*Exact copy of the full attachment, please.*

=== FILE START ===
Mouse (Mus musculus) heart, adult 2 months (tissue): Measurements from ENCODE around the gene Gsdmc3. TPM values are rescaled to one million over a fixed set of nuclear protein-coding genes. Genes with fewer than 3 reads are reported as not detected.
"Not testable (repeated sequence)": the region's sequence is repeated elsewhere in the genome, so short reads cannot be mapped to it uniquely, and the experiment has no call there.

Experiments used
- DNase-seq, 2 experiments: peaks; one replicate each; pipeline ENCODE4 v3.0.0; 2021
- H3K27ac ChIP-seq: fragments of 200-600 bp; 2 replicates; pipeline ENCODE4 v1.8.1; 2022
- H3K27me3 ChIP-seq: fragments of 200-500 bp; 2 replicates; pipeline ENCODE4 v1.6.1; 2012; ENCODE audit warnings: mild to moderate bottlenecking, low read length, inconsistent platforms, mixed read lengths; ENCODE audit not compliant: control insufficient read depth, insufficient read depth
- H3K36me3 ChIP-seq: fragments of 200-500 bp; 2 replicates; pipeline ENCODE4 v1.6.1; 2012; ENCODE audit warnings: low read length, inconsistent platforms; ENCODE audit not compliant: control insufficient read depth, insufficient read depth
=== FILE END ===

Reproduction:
Mouse (Mus musculus) heart, adult 2 months (tissue): Measurements from ENCODE around the gene Gsdmc3. TPM values are rescaled to one million over a fixed set of nuclear protein-coding genes. Genes with fewer than 3 reads are reported as not detected.
"Not testable (repeated sequence)": the region's sequence is repeated elsewhere in the genome, so short reads cannot be mapped to it uniquely, and the experiment has no call there.

Experiments used
- DNase-seq, 2 experiments: peaks; one replicate each; pipeline ENCODE4 v3.0.0; 2021
- H3K27ac ChIP-seq: fragments of 200-600 bp; 2 replicates; pipeline ENCODE4 v1.8.1; 2022
- H3K27me3 ChIP-seq: fragments of 200-500 bp; 2 replicates; pipeline ENCODE4 v1.6.1; 2012; ENCODE audit warnings: mild to moderate bottlenecking, low read length, inconsistent platforms, mixed read lengths; ENCODE audit not compliant: control insufficient read depth, insufficient read depth
- H3K36me3 ChIP-seq: fragments of 200-500 bp; 2 replicates; pipeline ENCODE4 v1.6.1; 2012; ENCODE audit warnings: low read length, inconsistent platforms; ENCODE audit not compliant: control insufficient read depth, insufficient read depth